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The Application and Selection of Lightning Arresters

By Larry Pryor, P.E., GE, Sr. Specification Engineer

Abstract arrester to circuits and systems rated


1000 V and greater.
Each piece of electrical equipment in an
electrical system needs to be protected Nature of the Problem
from voltage surges. To prevent damage
to electrical equipment, surge protection The states around the Gulf of Mexico
considerations are paramount to a well- have the highest annual average number
designed electrical system. Modern of lightning storms in the United States.
metal oxide arresters provide exceptional This is called the isokeraunic level for an
overvoltage protection of equipment area. On average, between 40 and 80
connected to the power system. The thunderstorms hit the areas along the
proper selection and application of the Gulf Coast each year, while California
arrester, however, involves decisions in and some states along the Canadian
several areas, which will be discussed in border have an average of less than 5 per
the paper. year. So, it is easy to understand that
surge protection of electrical equipment
Introduction is a very important part of the electrical
system design.
The original lightning arrester was
nothing more than a spark air gap with Lightning strikes are not the only
one side connected to a line conductor sources of voltage surges in the electrical
and the other side connected to earth system. The following are a few of the
ground. When the line-to-ground voltage more frequently encountered causes of
reached the spark-over level, the voltage transient voltage surges:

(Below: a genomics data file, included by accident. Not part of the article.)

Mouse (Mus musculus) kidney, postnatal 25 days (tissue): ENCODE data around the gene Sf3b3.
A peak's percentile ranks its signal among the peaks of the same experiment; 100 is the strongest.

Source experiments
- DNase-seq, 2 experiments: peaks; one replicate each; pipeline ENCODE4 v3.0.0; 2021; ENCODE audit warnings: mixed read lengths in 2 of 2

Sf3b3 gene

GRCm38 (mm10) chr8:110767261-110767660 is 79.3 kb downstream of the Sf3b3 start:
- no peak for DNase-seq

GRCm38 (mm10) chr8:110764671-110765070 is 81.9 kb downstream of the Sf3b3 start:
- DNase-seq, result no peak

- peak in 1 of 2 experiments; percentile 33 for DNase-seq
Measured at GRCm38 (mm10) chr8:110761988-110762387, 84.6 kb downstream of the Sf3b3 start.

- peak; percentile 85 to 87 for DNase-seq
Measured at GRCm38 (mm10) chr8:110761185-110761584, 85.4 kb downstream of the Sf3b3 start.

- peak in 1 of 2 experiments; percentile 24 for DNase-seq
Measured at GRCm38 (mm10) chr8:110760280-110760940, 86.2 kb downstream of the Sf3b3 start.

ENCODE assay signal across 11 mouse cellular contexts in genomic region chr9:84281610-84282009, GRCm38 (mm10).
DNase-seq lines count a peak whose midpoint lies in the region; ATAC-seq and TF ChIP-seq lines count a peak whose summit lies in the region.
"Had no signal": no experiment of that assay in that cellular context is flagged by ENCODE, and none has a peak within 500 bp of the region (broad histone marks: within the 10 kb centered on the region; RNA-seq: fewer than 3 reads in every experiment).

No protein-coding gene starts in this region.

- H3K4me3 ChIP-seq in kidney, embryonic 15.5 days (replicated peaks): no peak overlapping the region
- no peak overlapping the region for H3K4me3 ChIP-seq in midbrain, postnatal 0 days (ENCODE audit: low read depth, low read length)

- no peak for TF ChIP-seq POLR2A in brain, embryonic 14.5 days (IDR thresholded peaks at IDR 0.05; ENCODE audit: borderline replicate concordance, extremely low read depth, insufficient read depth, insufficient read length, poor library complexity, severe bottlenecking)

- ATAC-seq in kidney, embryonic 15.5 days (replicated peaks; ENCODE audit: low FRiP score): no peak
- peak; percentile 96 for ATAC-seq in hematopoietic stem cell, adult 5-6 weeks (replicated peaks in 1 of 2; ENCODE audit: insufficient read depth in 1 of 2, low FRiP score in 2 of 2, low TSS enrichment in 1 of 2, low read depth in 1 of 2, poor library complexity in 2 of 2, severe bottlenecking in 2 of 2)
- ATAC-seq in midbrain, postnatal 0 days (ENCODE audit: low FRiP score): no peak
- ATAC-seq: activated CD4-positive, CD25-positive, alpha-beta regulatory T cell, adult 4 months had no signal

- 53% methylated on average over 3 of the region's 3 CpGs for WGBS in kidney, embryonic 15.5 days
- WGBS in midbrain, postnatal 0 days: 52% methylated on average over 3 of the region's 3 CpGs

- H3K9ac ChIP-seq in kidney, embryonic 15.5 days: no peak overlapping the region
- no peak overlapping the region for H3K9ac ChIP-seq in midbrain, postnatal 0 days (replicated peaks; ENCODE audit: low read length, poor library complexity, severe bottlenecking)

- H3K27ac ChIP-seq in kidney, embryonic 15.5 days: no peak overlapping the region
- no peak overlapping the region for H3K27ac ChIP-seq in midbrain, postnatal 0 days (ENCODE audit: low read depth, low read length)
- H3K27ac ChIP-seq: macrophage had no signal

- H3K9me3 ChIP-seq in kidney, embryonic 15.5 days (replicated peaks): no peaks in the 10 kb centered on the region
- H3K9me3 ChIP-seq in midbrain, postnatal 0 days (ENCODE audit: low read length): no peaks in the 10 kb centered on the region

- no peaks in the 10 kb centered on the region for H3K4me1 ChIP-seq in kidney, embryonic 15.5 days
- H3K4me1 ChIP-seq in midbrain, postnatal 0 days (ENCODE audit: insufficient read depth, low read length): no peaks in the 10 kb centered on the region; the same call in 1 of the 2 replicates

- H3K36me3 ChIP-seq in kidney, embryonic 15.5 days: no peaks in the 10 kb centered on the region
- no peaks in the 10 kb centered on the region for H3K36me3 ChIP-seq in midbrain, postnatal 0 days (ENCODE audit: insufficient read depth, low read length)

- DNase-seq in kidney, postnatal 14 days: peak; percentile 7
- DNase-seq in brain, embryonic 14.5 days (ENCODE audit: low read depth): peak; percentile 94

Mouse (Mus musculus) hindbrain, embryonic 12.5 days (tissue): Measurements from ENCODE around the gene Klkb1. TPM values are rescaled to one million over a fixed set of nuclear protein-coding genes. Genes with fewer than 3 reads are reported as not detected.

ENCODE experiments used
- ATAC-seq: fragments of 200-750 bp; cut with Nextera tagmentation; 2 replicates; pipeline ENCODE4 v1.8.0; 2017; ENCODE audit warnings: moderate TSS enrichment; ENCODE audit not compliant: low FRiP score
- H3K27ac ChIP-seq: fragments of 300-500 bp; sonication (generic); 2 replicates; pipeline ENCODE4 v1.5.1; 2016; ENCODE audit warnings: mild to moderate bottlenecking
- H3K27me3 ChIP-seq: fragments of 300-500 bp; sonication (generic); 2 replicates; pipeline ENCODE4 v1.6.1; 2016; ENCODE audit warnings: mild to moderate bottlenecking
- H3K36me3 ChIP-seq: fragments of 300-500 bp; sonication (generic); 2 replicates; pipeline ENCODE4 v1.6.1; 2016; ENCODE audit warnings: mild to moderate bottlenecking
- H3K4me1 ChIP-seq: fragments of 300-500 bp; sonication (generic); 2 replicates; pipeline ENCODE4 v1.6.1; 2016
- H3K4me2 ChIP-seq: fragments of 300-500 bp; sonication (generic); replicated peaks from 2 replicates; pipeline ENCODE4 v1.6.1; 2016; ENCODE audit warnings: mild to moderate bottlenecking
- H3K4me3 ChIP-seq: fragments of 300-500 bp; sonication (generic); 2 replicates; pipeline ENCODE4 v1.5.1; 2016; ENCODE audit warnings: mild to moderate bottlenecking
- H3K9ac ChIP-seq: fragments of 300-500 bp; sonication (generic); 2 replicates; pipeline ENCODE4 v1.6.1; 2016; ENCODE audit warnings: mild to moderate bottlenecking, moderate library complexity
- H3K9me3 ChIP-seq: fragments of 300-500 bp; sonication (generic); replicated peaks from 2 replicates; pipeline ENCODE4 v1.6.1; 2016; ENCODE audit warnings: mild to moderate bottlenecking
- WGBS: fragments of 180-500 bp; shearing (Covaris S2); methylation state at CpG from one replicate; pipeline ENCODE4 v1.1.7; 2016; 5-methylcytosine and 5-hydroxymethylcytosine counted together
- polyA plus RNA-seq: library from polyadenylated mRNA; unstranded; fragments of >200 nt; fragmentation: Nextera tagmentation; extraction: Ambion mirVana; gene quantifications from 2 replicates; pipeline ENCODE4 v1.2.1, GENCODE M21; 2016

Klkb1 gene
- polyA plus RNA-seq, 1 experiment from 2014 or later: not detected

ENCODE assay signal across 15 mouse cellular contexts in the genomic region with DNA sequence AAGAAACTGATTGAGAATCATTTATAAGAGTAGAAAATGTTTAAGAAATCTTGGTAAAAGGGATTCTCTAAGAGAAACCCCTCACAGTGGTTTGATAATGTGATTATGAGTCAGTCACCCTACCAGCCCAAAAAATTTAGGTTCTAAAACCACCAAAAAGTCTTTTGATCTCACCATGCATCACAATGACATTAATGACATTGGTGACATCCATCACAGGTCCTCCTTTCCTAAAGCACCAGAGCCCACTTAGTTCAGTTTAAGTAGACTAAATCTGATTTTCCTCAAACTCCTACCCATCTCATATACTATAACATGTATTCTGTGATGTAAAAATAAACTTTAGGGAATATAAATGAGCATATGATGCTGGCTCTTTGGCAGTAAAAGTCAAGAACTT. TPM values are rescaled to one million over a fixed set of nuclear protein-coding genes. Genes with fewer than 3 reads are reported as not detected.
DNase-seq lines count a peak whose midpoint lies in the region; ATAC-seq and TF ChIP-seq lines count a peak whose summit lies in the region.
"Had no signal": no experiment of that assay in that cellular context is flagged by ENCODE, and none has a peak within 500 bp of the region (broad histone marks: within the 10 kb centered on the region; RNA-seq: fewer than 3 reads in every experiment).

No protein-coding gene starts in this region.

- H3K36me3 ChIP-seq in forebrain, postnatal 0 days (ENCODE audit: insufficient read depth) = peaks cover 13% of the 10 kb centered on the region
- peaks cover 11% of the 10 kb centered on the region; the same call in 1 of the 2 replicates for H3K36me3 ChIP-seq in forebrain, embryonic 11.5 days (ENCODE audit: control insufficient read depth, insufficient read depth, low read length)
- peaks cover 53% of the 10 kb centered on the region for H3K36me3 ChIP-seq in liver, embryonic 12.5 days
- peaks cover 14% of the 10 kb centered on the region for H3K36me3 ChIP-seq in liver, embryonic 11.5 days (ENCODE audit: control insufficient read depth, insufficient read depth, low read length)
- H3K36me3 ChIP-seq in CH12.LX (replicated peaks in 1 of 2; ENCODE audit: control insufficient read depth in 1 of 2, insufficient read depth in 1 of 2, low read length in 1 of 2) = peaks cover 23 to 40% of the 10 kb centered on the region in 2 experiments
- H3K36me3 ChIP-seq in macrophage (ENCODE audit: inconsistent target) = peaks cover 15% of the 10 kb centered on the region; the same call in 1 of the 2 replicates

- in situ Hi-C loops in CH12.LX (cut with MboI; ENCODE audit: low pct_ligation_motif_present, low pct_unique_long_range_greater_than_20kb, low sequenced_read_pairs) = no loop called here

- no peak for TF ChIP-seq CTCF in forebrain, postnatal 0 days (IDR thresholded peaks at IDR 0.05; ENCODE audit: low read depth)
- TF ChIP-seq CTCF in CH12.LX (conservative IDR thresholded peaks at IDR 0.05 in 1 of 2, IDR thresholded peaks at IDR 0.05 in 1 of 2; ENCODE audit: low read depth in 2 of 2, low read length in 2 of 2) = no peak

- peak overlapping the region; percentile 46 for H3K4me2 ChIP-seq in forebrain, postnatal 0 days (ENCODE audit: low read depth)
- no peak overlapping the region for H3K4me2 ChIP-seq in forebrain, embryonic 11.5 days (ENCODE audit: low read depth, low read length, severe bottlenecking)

surge would be discharged to earth 1. Surge voltages associated
ground. with switching capacitors
2. Surge voltages due to a
The modern metal oxide arrester failure in equipment
provides both excellent protective insulation resulting in a short
characteristics and temporary circuit on the distribution
overvoltage capability. The metal oxide system
disks maintain a stable characteristic and 3. Surge voltages associated
sufficient non-linearity and do not with the discharge of
require series gaps. lightning arresters at other
locations within the facility
Due to the broad nature of this subject,
this paper will concentrate on the When capacitors are switched in and out
application of the gapless metal oxide of the circuit, it is possible to get a
restrike when interrupting the capacitor

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circuit current. A steep-front voltage machine may be only 25 ft. per
excursion may be created from each microsecond.
restrike. These voltage excursions may
be high enough to damage rotating The current resulting from a traveling
machines applied at the same voltage. A wave is equal to the voltage divided by
surge capacitor applied at the motor the impedance (E/Z). Wave current is
terminals can change the steepness of the approximately two to four amps per
wave front enough to protect the motor. kilovolt of surge voltage. Lightning
waves on overhead lines gradually
A short circuit can cause a voltage surge attenuate with travel.
in excess of 3 times the normal line to
neutral crest value. The magnitude and When the wave runs into a change in
steepness of the wave front is not as impedance (transformer, another line,
severe as that of a lightning strike, but etc.), the wave continues in the same